American Public "Will Be Shocked" At Redacted Portions Of Carter Page FISA App: Nunes

House Intel Committee Chair Devin Nunes said on Sunday that the American public will be "shocked" when the redacted portions of Carter Page's FISA warrant application are revealed, reports the Daily Caller

“We are quite confident that once the American people see these 20 pages, at least for those that will get real reporting on this issue, they will be shocked by what’s in that FISA application," Nunes told Fox News' Maria Bartiromo - implying that the public may one day see an unredated (or less redacted) copy. 

After being compelled by a Freedom of Information Act lawsuit, the DOJ released a heavily redacted portion of the FBI's FISA warrant application and several renewals for Carter Page, of which more than 20 pages are unable to be viewed. In a June 14 letter, Nunes and opther Republicans on the House Intel Committee asked President Trump to declassify 21 pages from the release.

“What’s left that’s redacted, the American people really do need to know what’s underneath there,” said Nunes on Sunday.

He also insisted on Sunday that “the Left and the media” do not want additional portions of the FISAs to be made public.

“They don’t want that unredacted. They don’t want transparency for the American people,” he said.

Nunes said that he believes that the president’s lawyers are reviewing the June 14 letter to see if the 20 pages can be made public. -Daily Caller

Meanwhile, the portions which were able to be read from the 412-page release revealed that the FBI relied heavily on the unverified "Steele" dossier, which relied on information from high level Kremlin officials as part of its claims. 

In other Nunes News: Twitter is in the crosshairs

Following widespread reports that Twitter is censoring conservative users with the use of "shadowbans," Nunes said that he and other lawmakers were exploring legal action against the social media giant.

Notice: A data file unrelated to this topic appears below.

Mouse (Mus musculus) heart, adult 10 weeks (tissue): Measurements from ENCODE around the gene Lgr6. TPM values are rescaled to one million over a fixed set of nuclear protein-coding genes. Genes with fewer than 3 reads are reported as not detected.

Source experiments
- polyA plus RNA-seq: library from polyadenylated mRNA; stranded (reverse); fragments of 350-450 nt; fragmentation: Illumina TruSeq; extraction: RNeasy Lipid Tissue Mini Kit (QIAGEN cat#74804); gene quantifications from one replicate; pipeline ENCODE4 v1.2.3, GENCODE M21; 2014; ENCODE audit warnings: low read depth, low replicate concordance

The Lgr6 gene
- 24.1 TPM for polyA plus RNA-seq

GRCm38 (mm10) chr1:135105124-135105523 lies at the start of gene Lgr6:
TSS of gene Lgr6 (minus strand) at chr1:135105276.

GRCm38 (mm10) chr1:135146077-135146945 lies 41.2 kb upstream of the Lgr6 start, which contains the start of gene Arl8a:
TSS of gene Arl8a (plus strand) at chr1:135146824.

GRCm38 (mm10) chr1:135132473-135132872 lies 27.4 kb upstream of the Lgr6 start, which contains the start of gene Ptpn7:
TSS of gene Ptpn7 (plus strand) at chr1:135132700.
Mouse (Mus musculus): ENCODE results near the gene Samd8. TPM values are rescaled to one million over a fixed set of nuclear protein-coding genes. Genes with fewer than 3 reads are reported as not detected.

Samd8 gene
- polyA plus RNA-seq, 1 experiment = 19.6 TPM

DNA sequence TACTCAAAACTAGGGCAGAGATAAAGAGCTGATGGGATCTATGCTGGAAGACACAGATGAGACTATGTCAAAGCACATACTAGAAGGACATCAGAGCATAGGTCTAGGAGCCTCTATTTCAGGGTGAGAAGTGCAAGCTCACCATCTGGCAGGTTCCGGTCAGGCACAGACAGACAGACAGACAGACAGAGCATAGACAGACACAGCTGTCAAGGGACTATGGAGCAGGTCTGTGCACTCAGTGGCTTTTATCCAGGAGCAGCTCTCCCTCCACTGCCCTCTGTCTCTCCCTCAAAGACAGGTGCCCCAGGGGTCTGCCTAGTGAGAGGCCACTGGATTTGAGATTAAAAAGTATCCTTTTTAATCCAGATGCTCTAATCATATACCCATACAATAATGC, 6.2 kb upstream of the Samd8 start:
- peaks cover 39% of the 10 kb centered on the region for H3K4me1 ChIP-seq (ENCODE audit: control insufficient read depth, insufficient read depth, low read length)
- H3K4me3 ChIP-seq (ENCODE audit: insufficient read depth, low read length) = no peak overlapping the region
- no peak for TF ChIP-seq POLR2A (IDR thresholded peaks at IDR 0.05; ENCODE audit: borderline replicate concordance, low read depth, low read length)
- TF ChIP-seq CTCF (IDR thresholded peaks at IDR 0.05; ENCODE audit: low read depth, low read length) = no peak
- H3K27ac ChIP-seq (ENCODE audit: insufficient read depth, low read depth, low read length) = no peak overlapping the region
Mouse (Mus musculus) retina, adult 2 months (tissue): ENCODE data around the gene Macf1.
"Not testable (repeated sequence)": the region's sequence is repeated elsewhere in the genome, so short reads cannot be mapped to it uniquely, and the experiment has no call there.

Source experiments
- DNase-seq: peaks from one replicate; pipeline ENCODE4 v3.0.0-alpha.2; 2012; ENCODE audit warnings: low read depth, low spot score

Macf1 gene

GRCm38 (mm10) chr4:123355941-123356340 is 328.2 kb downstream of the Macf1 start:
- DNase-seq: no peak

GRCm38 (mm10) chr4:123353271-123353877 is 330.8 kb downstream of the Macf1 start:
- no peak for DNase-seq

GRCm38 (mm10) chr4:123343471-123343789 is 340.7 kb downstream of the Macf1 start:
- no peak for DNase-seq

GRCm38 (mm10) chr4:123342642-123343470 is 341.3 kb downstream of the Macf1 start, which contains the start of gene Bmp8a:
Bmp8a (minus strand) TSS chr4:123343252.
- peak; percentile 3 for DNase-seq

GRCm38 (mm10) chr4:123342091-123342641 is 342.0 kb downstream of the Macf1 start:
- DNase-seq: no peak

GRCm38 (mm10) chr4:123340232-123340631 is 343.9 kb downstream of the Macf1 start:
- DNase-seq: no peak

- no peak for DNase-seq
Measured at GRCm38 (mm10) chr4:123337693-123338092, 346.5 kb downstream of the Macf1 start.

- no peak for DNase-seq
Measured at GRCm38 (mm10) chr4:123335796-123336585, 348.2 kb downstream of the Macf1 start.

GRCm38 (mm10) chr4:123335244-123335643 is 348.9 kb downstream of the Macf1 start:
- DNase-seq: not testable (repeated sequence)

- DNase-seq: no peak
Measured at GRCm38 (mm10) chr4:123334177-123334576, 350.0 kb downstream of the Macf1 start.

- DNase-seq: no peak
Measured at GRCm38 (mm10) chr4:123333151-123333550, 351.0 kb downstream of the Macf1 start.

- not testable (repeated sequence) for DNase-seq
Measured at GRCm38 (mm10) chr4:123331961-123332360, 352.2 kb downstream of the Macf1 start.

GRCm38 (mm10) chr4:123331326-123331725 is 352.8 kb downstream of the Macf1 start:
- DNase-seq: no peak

"We were getting caught up in some type of trap to where people couldn't see our Twitter feed," said Nunes on Fox's Sunday Morning Futures, adding: "I don't know what Twitter is up to. It sure looks to me like they are censoring people and they ought to stop it, and we're looking at any legal remedies we can go through."

Nunes' comments came after several media reports and social media posts noting the phenomenon, capped off by a report by the liberal outlet VICE confirming the claims (albeit they only focused on the "dropdown search" issue and not the "Quality Filter" shadowbans) we reported earlier in the month.

In a bizarre response, Twitter issued a strange explanation to "set the record straight," where they explicitly state that they do not engage in the practice - except then they describe how they do exactly that. 

"People are asking us if we shadow ban. We do not. But let’s start with, “what is shadow banning?”

The best definition we found is this: deliberately making someone’s content undiscoverable to everyone except the person who posted it, unbeknownst to the original poster." -Twitter 

Then, Twitter reiterates they don't shadow ban - with the caveat in parentheses that you may need to go directly to the timeline of some users in order to see their tweets. (tee hee!)

"We do not shadow ban. You are always able to see the tweets from accounts you follow (although you may have to do more work to find them, like go directly to their profile). And we certainly don’t shadow ban based on political viewpoints or ideology." -Twitter 

In other words, Twitter says they don't shadow ban - it's just that tweets from people you follow may never appear unless you click directly into their timeline. 

Between documented user reports and a January undercover video from Project Veritas in which then-current and former Twitter employees admit to shadowbanning conservatives, Nunes may have plenty of ammunition.